Saturday, December 14, 2002
posted by elle | Saturday, December 14, 2002
December 12, 2002
I am pleased to inform you that you have been accepted for enrollment in the 2003 entering class of the MidWestern University College of Law.
Thursday, December 12, 2002
Women & Love
posted by elle | Thursday, December 12, 2002
An interesting assortment of stories lately regarding women and love...(not women in love):
From Salon: A review of Emma's War by Deborah Scoggins. The teaser states: "When a beautiful, idealistic Western aid worker fell in love with a Sudanese warlord, a terrible tragedy of hunger and violence was set in motion."
Also from Salon: "Sex, lies and revolution" by Suzy Hansen. The Teaser: "Gioconda Belli talks about leaving her marriage for Nicaragua's Sandinistas and a tumultuous life of love affairs, espionage and power struggles."
And from the South Bend Tribune (as linked by Jurist): "Students Question ND Law School Policy" by Margaret Fosmoe. A female Notre Dame 3L questions the validity of Notre Dame's residency requirements in light of her upcoming nuptials.
Wednesday, December 11, 2002
posted by elle | Wednesday, December 11, 2002
... to all the exam-laden law schoolers out there!
I took a break from completing my own end-of-semester research paper by dropping by the main branch of our local library. Although the good books are usually reserved pretty quickly after their release, I managed to borrow Middlesex by Jeffrey Eugenides, The Crimson Petal and the White by Michael Faber, and Bel Canto by Ann Patchett. I assume that the social obligations and duties of the holidays have kept the usual lot of new-fiction-reservers from dropping by the main branch.
Having recently binged on a number of Buffy episodes, I also picked up an assortment of Anne Rice novels. I may not read them, but it was the closest literary approximation that I could think of. (Minus the general smartassery, I'm assuming.) All the books are due after Christmas, so hopefully I'll have plenty of time over the next few, assignment-less weeks to finish at least a couple. At the very least, I'm glad I forewent the $70-something bookstore price and stopped by the library first.
Literature review woes
I'm a little insecure about turning in my paper, which has made it to the editing stage. I worked very hard to research the topic and establish a reasonable design, but I'm not sure if I came even *close* to the professor's expectations in terms of the literature review. She has been a great prof with whom to work, but I know that she has high expectations of our work, especially since she has cancelled classes for the last couple of weeks to give us additional time for our papers. I think I generally hit on all the important theoretical works relevant to the topic, but it was quite a bit of work to tie in the assortment of books and articles into a literature review that flowed logically from one section to the next. I'm also not sure if I included too much background information on the general topic, as the research design essentially involves an update of some prior empirical work (conducted by scholars with much longer vitaes (latin plural, anyone?) than mine), so the topical information was probably not essential. Oh, well. I suppose it's better to have too much information in a paper than not enough, at least as far as thoroughness goes. I just hope the paper seems focused enough. Either way, I guess we'll know in a couple of weeks.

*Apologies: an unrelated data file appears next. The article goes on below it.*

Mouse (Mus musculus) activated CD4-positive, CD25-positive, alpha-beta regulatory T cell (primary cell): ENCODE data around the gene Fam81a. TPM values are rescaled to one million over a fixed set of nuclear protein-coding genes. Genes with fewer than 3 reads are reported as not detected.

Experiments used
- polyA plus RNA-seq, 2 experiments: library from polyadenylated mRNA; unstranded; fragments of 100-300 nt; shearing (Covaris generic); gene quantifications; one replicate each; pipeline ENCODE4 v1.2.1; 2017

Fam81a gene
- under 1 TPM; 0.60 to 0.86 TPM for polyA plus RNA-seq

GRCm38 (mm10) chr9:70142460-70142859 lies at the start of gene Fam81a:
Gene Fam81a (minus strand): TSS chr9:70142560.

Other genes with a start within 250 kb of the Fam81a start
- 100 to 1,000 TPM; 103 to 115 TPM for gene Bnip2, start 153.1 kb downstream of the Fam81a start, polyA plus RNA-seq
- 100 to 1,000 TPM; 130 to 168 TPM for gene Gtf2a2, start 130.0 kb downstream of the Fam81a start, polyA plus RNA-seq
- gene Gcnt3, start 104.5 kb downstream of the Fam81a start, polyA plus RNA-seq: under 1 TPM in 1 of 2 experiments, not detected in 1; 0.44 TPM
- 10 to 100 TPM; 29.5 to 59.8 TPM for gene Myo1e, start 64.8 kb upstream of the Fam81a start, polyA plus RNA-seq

Monday, December 09, 2002
More on schools and rankings
posted by elle | Monday, December 09, 2002
I've been getting interesting comments and e-mail regarding the rankings/job market comments and posts below. I appreciate the very honest feedback, particularly as they offer a fresh perspective on the value of the rankings system and the ability of graduates from the "lower tier" schools to be viable candidates in the job market. JMB comments (under "Fourth Tier School" post below) that big firms may be the only organizations that focus keenly on which school a JD came from. Other comments are similar in tone, suggesting that the legal education is what you make of it, and that in terms of job marketability, the school you attend is secondary in importance to (in varying degrees): the skills you gain, the networking connections you've made, your class rank, your interview skills, and the other job experiences (etc.) that line the pages of your resume.
I have noticed within the few states that I have lived a penchant for firms/agencies/organizations in the area to hire primarily from the state's largest public school. This is probably due to a few factors, including the fact (a) that there are simply *more* graduates in these states from the relevant State U. than from other schools and subsequently that (b) their alumni networks are larger. Additionally, many of these schools have strong regional reputations, even if not strong national ones, so firms in the area are usually reasonably confident that graduates from the State. U. received a solid education and will be able to meaningfully contribute to firm life.
While we're on the subject, I don't know think I've outlined my career interests. I am primarily interested in administrative law and public policy, and I would like to work as counsel within a government agency. Generally, I can't imagine that I would want to work at a big firm. Of course, as is probably evident, my knowledge about law schools/law careers is narrow at this point (and comes from an admin law perspective), so I'm sure law school will be eye-opening in many respects. As a side note, I've gotten advice from some current exec. branch counsels that working briefly at a firm before joining a government agency provides you with more job market flexibility than trying to move from government agency to law firm. Thoughts on this?
More link thanks...
Also, thanks to JMB for the link...